THE COURT REPORT
Forest Authority abusing the law to defeat 1991 reforms
In 1989 the Barnett Commission of Inquiry passed damning judgement on the conduct of the logging industry and state of forest management in Papua New Guinea.
Corruption, human rights abuses and unsustainable logging were rife. Foreign-owned logging companies were described by Justice Barnett as acting like robber barons:
It would be fair to say… they are now roaming the countryside with the self-assurance of robber barons; bribing politicians and leaders, creating social disharmony and ignoring laws in order to gain access to, rip out and export the last remnants of the province’s valuable timber.
In response to the Commission findings a new law governing forest management was formulated and the Forestry Act 1991 was unanimously passed by Parliament.
Gone was the old Department of Forests, gone were the colonial concepts of Timber Rights Purchase Agreements (TRPs) and Local Forest Areas (LFAs).
In their place would be a new PNG Forest Authority to oversee governance, and the National Forest Service to implement the new laws.
Together these bodies would formulate a new sustainable National Forest Plan. In the future all new large-scale forestry operations were to be set up and managed as Forest Management Areas. These areas would involve agreements signed by the local landowners and the State who would then put the timber rights out to tender and monitor the logging operations. All this was designed to ensure full landowner consent and engagement and sustainable harvesting levels.
Fast-forward almost 30-years and we find that the Forest Act 1991 has been largely ignored.
Yes we have the PNG Forest Authority in control rather than the old Department of Forests, but the same corruption, human rights abuses and unsustainable forest management methods have all continued unabated.
One key contributing factor is the PNG Forest Authority. It has totally failed to make the shift from administrating forest operations under the old colonial era TRPs and LFAs to the new Forest Management Areas.
The statistics are shocking.
In the 10 years from 2009 to 2018, more than 20 years after the 1991 Forestry Act, 55% of log exports still came from old TRP and LFA areas under agreements signed by local landowners more than 50 years ago.
Only 19% of exports come from ‘new’ Forest Management Areas developed under the 1991 Forestry Act.
The rest of the exports were authorised under Forest Clearance Authorities (25%), many issued as part of the notorious SABL scandal, and Timber Authorities (2%) issued for road-line clearances.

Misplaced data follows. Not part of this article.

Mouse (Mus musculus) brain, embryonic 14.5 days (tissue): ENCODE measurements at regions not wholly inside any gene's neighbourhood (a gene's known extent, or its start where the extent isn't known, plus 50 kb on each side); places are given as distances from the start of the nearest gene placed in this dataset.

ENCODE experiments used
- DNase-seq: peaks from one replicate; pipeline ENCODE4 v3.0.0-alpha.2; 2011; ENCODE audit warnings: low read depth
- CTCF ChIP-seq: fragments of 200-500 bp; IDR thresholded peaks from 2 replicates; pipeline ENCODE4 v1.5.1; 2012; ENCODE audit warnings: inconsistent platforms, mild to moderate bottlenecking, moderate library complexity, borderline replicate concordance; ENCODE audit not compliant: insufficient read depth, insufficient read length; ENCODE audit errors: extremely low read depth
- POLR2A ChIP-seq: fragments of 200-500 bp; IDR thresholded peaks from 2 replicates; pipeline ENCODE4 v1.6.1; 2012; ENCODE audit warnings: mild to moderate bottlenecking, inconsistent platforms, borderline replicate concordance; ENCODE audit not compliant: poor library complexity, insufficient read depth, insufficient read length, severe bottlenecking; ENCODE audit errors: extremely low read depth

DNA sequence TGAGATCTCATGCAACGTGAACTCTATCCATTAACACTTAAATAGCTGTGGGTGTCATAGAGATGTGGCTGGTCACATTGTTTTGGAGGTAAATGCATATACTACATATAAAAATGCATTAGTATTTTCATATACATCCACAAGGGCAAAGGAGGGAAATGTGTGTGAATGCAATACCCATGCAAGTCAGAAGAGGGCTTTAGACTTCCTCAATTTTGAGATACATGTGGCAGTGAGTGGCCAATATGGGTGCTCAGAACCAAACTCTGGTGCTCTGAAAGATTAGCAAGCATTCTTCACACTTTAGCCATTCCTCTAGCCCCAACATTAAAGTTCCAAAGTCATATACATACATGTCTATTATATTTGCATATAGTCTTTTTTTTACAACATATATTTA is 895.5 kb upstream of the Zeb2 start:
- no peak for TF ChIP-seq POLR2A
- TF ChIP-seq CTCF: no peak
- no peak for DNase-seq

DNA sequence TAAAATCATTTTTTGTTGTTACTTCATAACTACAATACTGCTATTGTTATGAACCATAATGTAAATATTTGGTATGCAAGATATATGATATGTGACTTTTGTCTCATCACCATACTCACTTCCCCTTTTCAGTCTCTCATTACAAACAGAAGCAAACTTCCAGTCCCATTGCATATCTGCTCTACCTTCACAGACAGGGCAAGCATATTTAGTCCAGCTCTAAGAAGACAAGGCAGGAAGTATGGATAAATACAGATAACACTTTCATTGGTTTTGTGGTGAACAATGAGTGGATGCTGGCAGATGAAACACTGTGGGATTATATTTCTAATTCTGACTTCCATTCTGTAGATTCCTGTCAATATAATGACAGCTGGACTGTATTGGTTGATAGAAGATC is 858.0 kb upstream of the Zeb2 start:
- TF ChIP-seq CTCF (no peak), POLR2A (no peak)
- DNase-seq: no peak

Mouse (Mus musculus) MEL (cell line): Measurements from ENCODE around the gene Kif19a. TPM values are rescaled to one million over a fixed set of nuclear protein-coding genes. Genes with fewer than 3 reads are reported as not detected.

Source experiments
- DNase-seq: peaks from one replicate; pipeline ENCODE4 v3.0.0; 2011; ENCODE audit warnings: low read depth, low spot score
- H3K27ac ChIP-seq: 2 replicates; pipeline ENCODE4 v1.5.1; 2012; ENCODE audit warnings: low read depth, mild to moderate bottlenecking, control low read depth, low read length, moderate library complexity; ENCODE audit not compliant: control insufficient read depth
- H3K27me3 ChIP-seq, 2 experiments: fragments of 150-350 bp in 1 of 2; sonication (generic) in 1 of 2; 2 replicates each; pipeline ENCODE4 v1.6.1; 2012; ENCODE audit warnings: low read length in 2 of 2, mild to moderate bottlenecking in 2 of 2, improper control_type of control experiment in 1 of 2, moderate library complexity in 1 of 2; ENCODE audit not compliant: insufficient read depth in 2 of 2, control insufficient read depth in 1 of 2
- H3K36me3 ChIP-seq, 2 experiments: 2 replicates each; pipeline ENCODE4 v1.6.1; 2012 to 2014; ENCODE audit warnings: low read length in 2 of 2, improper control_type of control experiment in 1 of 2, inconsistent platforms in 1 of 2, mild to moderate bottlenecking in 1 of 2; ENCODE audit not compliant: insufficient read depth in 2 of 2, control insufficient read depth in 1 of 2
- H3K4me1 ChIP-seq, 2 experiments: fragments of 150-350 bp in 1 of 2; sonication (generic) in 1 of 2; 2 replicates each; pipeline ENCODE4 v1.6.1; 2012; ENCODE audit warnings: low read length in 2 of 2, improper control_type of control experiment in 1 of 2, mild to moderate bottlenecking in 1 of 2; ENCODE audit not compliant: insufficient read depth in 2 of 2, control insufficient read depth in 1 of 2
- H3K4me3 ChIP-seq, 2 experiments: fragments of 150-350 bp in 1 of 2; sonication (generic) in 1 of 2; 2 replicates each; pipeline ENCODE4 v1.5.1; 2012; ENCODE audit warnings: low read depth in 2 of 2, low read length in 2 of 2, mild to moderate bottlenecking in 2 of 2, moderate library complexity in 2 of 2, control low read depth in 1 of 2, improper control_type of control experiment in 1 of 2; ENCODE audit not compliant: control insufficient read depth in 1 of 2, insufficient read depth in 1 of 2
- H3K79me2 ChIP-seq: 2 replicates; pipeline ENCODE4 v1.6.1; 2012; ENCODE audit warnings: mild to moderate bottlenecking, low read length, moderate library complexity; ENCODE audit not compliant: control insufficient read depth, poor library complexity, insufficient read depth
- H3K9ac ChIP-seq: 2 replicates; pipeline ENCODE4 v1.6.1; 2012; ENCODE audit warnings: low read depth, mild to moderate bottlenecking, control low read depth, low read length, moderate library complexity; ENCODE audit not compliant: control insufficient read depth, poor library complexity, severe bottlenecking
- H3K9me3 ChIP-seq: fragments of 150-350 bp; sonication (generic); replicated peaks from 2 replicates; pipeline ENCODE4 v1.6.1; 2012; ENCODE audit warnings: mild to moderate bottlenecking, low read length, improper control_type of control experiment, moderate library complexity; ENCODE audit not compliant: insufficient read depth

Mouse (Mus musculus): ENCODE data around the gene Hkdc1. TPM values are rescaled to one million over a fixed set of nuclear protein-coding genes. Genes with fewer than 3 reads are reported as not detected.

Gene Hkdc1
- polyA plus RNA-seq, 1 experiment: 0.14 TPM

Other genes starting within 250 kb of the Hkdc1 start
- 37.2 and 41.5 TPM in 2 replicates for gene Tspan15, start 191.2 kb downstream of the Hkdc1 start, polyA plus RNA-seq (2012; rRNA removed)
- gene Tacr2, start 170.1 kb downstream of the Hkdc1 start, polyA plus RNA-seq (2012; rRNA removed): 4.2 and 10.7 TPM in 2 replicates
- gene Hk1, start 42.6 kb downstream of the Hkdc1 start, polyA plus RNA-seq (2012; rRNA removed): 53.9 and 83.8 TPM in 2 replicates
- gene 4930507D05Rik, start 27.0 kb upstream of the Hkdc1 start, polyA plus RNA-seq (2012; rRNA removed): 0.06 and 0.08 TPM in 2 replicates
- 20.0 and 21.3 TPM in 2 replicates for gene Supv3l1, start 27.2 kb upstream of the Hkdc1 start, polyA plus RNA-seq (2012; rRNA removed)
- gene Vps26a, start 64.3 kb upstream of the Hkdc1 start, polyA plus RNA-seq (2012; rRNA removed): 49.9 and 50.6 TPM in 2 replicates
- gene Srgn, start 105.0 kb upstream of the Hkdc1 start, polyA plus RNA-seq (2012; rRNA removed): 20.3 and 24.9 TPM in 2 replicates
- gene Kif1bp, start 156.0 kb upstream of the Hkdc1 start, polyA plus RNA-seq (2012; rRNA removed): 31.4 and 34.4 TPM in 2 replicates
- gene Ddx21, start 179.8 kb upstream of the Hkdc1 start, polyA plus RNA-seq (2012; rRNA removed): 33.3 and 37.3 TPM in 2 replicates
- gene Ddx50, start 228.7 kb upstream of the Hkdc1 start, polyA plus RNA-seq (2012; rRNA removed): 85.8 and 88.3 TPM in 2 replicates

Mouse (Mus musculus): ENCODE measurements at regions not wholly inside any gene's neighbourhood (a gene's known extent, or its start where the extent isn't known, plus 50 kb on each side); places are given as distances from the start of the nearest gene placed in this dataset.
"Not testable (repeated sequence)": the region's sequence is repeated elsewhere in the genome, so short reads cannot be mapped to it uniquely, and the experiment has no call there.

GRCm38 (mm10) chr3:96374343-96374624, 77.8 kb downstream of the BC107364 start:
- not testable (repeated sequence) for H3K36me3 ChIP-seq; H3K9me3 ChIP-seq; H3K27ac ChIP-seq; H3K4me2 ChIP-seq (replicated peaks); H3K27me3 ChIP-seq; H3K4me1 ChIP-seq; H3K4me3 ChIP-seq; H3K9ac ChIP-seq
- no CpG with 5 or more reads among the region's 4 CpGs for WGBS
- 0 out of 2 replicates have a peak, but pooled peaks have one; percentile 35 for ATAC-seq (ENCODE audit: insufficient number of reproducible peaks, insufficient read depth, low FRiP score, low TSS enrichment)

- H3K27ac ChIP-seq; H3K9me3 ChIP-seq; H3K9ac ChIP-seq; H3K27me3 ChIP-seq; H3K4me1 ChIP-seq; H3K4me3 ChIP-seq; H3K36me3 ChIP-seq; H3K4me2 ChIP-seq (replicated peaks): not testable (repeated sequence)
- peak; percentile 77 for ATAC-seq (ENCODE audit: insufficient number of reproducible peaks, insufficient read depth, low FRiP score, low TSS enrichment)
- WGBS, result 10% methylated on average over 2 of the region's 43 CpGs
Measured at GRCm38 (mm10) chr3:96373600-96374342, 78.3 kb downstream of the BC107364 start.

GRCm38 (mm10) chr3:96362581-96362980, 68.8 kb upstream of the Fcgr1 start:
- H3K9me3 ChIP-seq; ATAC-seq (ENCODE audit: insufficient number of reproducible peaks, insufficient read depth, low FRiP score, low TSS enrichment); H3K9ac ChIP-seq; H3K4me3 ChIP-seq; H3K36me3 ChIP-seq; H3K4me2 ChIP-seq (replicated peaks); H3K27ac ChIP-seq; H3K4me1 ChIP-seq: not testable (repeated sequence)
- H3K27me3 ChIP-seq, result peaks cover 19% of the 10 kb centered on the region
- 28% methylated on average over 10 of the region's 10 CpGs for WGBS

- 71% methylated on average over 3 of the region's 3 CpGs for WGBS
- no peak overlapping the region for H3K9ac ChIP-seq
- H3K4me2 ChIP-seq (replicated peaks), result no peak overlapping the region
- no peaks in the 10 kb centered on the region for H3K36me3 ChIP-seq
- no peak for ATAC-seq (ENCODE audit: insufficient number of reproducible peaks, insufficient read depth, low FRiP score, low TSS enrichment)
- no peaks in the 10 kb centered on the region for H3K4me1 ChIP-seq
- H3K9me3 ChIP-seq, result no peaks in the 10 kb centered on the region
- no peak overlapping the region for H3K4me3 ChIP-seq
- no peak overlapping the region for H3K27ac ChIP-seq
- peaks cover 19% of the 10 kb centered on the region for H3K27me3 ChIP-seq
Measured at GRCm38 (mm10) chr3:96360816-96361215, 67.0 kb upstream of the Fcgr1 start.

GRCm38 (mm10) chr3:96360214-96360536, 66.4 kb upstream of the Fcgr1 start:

And the problem is getting worse, not getting better.
In 2018, log exports for the whole country rose by 25%, from 3.2 million cubic metres to 4 million.
The bulk of this increase came from the pre-1991 TRP and LFA areas.
Log export from TRP areas were up over 500,000 cubic metres (53%) on 2017 and from LFA’s 35%. The increase from the post 1991 FMA areas was just 14% and FCAs 4%. Log exports from TA areas were actually down 17%.
How is any of this legal you might well ask. Well it is not, as a recent court case clearly demonstrates.
The National Court decision in Dengnenge Resources Development Limited -v- Vanimo Jaya Limited exposes how the whole rotten scam is being facilitated by the PNG Forest Authority acting on behalf of foreign owned logging companies.
Subscribe to receive email notifications when new posts are added
The Open Bay Consolidated TRP
The Dengnenge Resources case centres on a large-area of customary owned forest in the Open Bay area of East New Britain. In 2017 the traditional owners decided to challenge the legality of two new logging permits granted over their land to the logging company Vanimo Jaya Limited by the PNG Forest Authority.
The landowners claimed the permits were unlawfully issued in breach of the Forestry Act and without their consent.
The history dates back to 1967 and 1968, when seven Timber Rights Purchase Agreements (TRPs) were first signed. The agreements were executed between the Colonial Administration and clan agents representing the landowners.
Each of the agreements was for a term of 40 years and expired in 2007 and 2008.
Collectively the seven TRP areas were known as the Open Bay Consolidated TRP project.